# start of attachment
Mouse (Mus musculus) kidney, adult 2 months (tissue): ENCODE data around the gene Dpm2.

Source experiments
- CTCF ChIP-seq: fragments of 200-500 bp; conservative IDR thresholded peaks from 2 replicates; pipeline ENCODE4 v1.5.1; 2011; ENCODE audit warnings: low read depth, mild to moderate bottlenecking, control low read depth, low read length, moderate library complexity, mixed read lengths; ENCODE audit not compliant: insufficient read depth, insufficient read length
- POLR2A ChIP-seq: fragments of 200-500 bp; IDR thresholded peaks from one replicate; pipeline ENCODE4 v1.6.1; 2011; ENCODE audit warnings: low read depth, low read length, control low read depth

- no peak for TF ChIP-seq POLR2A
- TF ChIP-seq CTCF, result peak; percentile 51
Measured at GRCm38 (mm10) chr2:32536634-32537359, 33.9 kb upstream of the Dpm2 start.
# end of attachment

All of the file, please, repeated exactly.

Mouse (Mus musculus) kidney, adult 2 months (tissue): ENCODE data around the gene Dpm2.

Source experiments
- CTCF ChIP-seq: fragments of 200-500 bp; conservative IDR thresholded peaks from 2 replicates; pipeline ENCODE4 v1.5.1; 2011; ENCODE audit warnings: low read depth, mild to moderate bottlenecking, control low read depth, low read length, moderate library complexity, mixed read lengths; ENCODE audit not compliant: insufficient read depth, insufficient read length
- POLR2A ChIP-seq: fragments of 200-500 bp; IDR thresholded peaks from one replicate; pipeline ENCODE4 v1.6.1; 2011; ENCODE audit warnings: low read depth, low read length, control low read depth

- no peak for TF ChIP-seq POLR2A
- TF ChIP-seq CTCF, result peak; percentile 51
Measured at GRCm38 (mm10) chr2:32536634-32537359, 33.9 kb upstream of the Dpm2 start.